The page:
It also came on Victor and was redone electrically.
I seem to recall that the parts for Pines of Rome were rental only and when
your packet arrived, a copy of the 78 was packed with it. I don't know if
the later, electrical one arrived in your packet after 1925 or whenever it
was remade. I kinda think the acoustical one was used for a while
afterwards. Maybe someone at the Fleisher Orchestra Music Collection at the
Free Library of Philadekphia would know.
Of couse, this implied that the performing orchestra would have a phonograph
available, and a model with sufficient volume to be heard in the back of
the balcony. This was not a sure thing. Some members of some professional
orchestra boards of the time opposed the whole idea of recording, just as
they did when broadcasting came along- cheapened the merchandise or, in this
case, cheepened it.
From: Association for Recorded Sound Discussion List
[mailto:[log in to unmask]] On Behalf Of Don Cox
Sent: Wednesday, June 18, 2014 3:38 PM
To: [log in to unmask]
Subject: Re: [ARSCLIST] Phonobomb examples? [specifically Respighi]
On 18/06/2014, Williams, Tim wrote:
> For Don and any others curious about whose nightingale recording
> Respighi used for Pines of Rome...
> A couple years ago, we had a library patron who does orchestra program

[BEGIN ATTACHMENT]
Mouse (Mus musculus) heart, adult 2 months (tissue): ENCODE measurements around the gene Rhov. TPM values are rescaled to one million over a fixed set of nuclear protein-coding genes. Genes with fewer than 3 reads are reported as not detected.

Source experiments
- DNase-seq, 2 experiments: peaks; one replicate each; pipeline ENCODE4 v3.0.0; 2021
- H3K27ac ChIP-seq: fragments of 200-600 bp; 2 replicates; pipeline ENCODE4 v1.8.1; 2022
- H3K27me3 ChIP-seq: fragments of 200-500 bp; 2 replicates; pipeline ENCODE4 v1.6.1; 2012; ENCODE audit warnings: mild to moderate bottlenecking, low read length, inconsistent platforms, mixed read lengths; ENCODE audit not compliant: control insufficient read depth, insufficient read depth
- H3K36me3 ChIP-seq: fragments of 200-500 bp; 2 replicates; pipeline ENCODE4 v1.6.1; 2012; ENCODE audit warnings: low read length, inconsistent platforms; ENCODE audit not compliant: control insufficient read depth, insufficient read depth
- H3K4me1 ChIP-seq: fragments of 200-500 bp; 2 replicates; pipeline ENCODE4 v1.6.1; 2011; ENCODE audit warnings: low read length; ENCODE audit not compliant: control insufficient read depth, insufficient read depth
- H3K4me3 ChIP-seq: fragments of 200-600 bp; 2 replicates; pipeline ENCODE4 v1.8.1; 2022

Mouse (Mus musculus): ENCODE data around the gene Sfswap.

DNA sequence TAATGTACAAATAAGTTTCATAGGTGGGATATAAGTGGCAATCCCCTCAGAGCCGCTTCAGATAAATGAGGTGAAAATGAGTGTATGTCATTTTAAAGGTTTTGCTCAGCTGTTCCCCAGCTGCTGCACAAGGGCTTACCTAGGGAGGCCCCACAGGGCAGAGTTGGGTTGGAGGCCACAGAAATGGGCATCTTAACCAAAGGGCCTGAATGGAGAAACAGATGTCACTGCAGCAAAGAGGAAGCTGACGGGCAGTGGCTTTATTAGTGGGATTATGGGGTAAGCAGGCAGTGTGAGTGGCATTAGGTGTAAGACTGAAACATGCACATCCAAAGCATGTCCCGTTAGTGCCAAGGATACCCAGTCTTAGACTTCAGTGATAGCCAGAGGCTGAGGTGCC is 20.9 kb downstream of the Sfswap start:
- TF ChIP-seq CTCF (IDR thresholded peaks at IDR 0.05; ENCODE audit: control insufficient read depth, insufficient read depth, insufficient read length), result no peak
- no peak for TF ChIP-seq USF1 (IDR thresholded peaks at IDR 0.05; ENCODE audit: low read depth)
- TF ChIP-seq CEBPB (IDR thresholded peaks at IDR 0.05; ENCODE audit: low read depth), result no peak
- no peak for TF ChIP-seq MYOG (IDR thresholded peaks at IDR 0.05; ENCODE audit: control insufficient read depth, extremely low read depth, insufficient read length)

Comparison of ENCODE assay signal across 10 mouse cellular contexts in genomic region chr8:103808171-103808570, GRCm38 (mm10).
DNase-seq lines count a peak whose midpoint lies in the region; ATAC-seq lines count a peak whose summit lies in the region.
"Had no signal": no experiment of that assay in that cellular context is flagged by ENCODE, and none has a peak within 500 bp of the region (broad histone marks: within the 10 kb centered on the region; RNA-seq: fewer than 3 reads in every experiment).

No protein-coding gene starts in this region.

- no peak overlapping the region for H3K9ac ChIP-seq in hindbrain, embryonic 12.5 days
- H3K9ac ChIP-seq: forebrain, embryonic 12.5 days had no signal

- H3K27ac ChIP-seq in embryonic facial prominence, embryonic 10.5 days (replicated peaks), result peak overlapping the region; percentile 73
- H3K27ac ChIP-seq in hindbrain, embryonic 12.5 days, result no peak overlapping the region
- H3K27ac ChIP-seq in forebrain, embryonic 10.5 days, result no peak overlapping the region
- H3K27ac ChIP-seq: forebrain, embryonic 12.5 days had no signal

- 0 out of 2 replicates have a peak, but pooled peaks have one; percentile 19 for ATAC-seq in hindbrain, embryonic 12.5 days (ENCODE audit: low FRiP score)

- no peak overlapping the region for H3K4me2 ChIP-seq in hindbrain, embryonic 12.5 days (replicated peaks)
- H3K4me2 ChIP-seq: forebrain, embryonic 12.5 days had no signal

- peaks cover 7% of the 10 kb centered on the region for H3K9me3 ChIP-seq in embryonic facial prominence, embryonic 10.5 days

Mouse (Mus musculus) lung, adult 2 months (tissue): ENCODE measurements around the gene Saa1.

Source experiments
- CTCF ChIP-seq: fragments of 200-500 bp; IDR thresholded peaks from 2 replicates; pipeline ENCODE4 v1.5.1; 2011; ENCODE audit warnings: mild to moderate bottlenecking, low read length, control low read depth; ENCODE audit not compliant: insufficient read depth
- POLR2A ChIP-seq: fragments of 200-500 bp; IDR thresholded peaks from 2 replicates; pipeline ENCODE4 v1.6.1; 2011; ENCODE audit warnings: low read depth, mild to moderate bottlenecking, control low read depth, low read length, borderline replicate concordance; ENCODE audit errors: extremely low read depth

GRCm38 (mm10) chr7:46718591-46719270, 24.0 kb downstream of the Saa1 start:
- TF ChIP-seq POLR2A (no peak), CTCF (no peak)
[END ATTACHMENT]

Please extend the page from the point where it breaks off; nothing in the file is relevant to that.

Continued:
> notes who also wondered this.
> The short answer is probably Carl Reich in 1910 or 1913.
> Here's what we came up with for the patron:
> In the 1925 Ricordi score for Pini di Roma, Respighi, lists Grammofono
> in the instrumentation and there's a footnote that states "No. R. 1605
> del 'Concert Record Gramophone': Il Canto dell'usignolo."
> The "1605" is incorrect. Page 55 of the score, when the Grammofono is
> actually used, has the correct footnote: "No. R. 6105 del 'Concert
> Record Gramophone: Il canto dell'usignolo."
> That R. 6105 entry in the Italian record catalog is for "VOCI DELLA
> NATURA (Bremen)," dates 1910 and 1913.
> So in the His Master's Voice: The German Catalogue (1898-1929) book,
> there is an entry for "NACHTIGALL-SCHLAG, Besitzer Carl Reich
> (Bremen)" and the recordings were made in May 1910 and May 1913. Those
> dates and location match up with the "VOCI DELLA NATURA (Bremen)"
> entry in the Italian catalog. So I think we can assume that the "Il
> canto del usignolo" recording used by Respighi was the one made by
> Carl Reich and issued in both Germany and Italy (and possibly
> It's also interesting that the percussionist of the orchestra for
> which these liner notes were researched talked about all the different
> formats they've used over the years (phonograph, reel-to-reel,
> computer, etc.) but also said, that if any of them don't work, he's
> prepared to just whistle a nightingale's bird call himself!
That's very interesting. Thanks.
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